Australia signs deal to improve international aircraft arrivals

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January 30, 2019
International arrivals reliability Metron
Photo: Airservices Australia

Airservices Australia has signed a deal with Airbus subsidiary Metron Aviation to develop software for a pioneering project designed to increase the reliability of international aircraft arrivals.

Long range air traffic flow management (LR-ATFM) is expected to deliver a range of benefits to the aviation industry and the traveling public.

These include reduced aircraft fuel burn for airlines, increased air traffic predictability, better airport efficiency and reduced air traffic controller workload.

Airservices has been applying a limited form of LR-ATFM in Australia based on procedures and manual interaction.

But it has been looking for a technology-based solution to bring more orderly and predictable international arrivals.

One reason for this is that a single out-of-schedule international aircraft arrival at Melbourne Airport can cut aircraft landings from 34 an hour to 24 an hour.

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The Airservices contract will see Metron develop software to implement the LR-ATFM  concept.

The idea is for the long-range project to work with another major Airservices project involving major Australian airports, Airport Collaborative Decision making (A-CDM).

A-CDM sees airports, airlines, ground handlers and Airservices exchanging information in areas such as aircraft arrival, departure and turnaround times to boost operational efficiency and reduce delays.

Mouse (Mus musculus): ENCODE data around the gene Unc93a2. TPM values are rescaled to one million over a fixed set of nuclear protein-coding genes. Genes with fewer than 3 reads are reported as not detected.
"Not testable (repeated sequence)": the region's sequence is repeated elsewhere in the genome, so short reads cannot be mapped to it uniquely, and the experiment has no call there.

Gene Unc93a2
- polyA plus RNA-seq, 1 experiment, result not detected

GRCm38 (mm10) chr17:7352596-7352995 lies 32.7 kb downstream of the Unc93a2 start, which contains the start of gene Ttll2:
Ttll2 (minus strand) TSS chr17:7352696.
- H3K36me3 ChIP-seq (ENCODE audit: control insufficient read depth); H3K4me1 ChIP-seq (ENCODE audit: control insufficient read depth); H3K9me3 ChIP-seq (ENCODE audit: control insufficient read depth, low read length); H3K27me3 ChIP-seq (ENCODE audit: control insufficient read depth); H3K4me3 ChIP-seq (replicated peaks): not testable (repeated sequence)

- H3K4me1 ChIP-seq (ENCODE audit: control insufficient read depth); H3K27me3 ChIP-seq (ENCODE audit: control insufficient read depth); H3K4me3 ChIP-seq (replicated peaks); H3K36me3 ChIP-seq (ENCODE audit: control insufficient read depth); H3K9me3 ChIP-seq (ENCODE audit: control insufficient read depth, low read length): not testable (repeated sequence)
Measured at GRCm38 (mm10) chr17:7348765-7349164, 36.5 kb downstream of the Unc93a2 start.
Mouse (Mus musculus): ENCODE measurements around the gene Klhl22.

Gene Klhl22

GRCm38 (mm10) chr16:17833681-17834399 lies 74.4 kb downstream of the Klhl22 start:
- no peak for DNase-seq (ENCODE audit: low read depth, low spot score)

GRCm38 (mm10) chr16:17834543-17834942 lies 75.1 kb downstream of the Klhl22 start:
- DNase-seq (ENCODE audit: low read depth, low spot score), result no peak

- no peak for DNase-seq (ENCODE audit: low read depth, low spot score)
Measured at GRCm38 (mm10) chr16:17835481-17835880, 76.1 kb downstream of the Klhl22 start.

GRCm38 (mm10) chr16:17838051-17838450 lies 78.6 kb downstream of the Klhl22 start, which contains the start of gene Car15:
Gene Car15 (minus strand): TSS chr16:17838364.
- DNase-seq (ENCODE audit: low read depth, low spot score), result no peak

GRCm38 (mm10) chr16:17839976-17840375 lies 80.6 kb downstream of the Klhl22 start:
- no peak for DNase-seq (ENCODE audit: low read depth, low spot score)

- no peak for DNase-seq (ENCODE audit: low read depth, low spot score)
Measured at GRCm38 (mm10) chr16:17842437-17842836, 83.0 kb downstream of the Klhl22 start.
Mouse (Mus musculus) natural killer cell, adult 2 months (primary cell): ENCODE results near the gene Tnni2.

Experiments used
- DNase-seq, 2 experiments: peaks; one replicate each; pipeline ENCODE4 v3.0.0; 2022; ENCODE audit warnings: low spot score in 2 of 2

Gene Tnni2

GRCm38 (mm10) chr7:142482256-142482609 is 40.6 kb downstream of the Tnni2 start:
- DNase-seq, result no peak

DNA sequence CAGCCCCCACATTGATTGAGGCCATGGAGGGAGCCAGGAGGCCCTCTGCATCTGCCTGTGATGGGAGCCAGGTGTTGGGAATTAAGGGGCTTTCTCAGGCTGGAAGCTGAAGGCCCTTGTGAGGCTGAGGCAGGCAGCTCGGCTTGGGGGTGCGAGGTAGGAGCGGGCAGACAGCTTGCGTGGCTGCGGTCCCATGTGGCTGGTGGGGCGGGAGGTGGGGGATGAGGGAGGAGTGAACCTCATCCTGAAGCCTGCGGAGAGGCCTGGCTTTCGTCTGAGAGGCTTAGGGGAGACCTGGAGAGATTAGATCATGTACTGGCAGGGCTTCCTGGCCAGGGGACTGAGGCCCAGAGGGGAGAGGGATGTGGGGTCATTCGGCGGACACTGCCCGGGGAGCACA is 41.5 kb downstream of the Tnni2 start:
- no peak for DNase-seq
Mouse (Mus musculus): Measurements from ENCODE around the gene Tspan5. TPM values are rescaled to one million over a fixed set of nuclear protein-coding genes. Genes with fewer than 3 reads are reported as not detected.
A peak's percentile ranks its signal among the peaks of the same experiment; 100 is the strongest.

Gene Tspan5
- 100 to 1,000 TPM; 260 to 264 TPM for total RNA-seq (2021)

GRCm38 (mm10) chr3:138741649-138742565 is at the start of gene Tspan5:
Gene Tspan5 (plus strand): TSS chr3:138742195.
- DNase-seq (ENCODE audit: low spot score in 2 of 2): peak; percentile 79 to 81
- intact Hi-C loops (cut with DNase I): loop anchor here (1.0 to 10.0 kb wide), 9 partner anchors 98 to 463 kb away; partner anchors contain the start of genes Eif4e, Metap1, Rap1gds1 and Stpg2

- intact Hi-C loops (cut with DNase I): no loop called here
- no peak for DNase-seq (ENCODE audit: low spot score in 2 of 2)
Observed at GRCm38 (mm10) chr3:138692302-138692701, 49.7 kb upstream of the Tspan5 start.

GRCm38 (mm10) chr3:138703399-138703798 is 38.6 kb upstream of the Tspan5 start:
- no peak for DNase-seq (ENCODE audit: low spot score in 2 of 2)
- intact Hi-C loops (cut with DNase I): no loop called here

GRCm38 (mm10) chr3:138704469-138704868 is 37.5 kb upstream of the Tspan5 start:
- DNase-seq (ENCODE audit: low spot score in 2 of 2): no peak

LR-ATFM  will assign arrival times well in advance and allow for the most fuel-efficient flightpath when a delay is required because of capacity and demand problems at an airport.

It will deliver increased predictability and reduced fuel burn for long-haul airlines and Airservices expects that integrating it into the existing air traffic flow management system will deliver similar improvements for all inbound flights at the big airports.

Metron said it would integrate the LR-ATFM implementing software with its flagship ATFM product — Harmony for Air Navigation Service Providers — which has been used by Airservices since 2012.

“We are pleased to have been selected by Airservices Australia for development of the software for this groundbreaking concept,” said Metron president John Kefaliotis said. “Implementation of the concept will represent a significant first step in the movement of international aviation to Trajectory Based Operations.”

The Trajectory Based Operations concept aims to allow airlines to use their ideal routing while optimizing the flow of air traffic.